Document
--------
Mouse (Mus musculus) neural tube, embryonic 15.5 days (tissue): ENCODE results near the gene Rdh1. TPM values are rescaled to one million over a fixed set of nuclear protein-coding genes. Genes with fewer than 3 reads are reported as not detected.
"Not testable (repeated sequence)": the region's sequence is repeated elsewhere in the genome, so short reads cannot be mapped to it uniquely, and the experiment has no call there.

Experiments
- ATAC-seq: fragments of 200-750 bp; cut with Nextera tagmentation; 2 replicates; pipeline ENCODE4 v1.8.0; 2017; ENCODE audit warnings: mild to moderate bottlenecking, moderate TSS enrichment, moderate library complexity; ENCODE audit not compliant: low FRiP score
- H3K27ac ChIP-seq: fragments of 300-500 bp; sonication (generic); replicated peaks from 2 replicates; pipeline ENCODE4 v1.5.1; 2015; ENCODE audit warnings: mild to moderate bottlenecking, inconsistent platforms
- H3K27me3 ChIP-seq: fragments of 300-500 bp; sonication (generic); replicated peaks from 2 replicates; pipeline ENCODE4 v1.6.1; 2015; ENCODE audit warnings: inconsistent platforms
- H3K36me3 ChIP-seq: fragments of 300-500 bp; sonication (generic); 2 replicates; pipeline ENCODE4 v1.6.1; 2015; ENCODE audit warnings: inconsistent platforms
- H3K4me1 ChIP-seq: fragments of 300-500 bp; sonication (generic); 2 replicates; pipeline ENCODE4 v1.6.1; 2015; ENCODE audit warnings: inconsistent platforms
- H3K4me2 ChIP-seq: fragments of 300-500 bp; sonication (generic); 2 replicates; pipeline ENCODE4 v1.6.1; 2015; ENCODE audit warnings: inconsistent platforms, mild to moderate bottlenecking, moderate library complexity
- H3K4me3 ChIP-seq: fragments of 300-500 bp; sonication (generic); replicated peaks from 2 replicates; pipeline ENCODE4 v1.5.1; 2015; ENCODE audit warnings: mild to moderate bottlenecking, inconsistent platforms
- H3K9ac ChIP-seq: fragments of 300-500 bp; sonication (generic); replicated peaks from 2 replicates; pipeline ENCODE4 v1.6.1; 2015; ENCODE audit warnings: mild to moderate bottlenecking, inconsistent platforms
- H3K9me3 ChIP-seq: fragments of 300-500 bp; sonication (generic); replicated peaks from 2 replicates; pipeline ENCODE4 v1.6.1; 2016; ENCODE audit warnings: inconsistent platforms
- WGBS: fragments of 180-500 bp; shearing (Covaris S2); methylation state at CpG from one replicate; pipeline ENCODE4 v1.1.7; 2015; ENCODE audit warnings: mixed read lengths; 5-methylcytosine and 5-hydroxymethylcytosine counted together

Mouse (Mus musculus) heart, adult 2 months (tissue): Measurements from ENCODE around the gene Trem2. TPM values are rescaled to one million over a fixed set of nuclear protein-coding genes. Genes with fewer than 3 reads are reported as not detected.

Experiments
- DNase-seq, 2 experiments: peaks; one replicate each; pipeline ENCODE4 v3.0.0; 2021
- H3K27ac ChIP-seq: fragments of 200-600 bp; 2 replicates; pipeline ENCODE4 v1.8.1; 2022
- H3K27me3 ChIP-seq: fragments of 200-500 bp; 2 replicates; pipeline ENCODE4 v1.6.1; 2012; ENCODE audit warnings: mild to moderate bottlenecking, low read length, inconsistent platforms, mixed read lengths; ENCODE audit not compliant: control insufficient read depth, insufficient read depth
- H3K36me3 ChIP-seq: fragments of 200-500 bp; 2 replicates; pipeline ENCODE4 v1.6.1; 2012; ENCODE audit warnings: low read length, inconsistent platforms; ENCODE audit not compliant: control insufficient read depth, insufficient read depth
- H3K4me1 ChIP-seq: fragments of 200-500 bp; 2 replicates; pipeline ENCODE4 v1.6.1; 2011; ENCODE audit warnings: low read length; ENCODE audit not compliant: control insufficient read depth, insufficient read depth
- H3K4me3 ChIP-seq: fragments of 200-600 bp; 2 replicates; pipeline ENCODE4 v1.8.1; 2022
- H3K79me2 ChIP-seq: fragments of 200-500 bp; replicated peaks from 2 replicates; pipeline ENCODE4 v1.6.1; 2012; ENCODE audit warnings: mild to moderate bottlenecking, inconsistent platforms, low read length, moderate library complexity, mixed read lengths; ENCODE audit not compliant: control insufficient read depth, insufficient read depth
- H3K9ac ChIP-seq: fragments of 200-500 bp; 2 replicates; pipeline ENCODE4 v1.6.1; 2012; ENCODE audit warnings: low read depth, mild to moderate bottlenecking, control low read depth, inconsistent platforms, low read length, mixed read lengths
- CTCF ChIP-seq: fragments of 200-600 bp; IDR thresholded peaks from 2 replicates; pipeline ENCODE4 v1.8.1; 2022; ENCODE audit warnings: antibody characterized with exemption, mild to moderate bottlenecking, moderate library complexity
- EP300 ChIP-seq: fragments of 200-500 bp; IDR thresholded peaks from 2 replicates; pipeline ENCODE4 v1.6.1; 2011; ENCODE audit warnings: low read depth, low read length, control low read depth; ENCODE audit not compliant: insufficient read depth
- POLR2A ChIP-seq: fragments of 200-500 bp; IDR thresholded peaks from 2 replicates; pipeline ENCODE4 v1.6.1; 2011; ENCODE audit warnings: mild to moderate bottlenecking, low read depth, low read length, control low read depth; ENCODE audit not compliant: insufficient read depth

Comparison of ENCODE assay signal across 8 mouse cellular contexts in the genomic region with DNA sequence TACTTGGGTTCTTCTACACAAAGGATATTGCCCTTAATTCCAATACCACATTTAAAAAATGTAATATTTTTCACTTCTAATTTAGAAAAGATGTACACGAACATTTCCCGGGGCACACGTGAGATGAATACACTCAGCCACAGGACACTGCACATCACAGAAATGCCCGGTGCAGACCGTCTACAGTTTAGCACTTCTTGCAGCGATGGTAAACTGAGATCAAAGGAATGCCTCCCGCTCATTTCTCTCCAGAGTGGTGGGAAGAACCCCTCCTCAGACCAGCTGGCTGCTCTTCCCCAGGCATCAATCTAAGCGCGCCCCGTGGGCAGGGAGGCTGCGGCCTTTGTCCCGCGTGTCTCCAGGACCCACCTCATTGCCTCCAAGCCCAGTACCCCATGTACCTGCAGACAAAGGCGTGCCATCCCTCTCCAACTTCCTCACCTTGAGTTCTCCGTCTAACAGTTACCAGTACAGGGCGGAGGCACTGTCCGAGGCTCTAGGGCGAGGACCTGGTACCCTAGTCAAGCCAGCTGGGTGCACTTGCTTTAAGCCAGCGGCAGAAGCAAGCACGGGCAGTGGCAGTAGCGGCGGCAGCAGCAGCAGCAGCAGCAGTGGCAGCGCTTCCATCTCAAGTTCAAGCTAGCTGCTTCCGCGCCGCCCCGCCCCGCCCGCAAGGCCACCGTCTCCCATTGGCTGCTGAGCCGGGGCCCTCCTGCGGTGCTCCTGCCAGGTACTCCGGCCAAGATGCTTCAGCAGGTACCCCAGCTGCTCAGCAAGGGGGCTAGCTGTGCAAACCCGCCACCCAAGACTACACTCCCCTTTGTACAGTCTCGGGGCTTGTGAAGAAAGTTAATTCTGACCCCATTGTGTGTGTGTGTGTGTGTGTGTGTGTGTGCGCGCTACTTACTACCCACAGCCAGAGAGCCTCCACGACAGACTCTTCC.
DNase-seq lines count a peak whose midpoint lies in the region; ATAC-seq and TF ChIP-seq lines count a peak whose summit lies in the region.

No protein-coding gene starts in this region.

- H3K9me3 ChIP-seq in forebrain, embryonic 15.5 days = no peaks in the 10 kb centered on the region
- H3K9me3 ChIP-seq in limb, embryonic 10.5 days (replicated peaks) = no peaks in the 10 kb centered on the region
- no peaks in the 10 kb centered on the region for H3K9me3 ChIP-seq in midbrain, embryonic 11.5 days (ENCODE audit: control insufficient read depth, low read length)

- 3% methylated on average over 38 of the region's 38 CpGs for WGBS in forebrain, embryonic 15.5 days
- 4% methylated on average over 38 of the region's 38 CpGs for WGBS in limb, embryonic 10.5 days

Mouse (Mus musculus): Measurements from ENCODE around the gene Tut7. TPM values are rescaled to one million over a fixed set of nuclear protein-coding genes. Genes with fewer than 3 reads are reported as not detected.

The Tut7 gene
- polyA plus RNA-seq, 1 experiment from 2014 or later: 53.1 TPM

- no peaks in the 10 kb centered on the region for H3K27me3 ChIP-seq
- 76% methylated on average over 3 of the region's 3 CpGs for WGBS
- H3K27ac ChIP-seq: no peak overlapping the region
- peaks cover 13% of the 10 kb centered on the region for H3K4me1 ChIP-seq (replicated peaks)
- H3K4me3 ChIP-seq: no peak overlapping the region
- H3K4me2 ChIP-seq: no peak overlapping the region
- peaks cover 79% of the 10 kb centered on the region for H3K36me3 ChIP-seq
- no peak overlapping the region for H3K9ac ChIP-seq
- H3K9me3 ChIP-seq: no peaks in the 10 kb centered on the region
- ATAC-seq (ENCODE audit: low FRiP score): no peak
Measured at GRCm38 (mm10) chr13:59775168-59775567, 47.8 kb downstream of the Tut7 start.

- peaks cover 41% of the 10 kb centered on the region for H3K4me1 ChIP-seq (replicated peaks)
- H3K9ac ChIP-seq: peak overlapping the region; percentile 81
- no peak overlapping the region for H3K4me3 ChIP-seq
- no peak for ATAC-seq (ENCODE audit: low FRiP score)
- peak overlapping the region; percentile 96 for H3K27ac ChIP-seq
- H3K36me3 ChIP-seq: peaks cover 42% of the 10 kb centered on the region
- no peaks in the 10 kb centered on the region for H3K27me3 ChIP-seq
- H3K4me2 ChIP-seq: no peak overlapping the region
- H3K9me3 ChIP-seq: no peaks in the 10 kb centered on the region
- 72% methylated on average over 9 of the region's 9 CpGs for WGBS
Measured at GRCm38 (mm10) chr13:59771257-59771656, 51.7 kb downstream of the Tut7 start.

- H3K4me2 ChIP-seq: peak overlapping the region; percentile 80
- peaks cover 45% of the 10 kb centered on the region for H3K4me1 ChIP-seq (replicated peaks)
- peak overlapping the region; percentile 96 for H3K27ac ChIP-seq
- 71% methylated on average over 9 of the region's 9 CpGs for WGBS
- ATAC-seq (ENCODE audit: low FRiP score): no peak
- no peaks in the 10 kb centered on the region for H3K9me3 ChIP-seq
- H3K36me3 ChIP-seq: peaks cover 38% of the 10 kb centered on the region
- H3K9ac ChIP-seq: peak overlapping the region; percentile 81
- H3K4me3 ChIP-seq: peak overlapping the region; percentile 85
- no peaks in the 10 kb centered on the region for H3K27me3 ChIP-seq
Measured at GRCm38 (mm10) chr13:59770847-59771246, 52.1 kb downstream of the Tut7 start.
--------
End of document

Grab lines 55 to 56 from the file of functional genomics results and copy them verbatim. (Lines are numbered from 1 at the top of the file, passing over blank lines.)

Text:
- no peaks in the 10 kb centered on the region for H3K27me3 ChIP-seq
- H3K4me2 ChIP-seq: no peak overlapping the region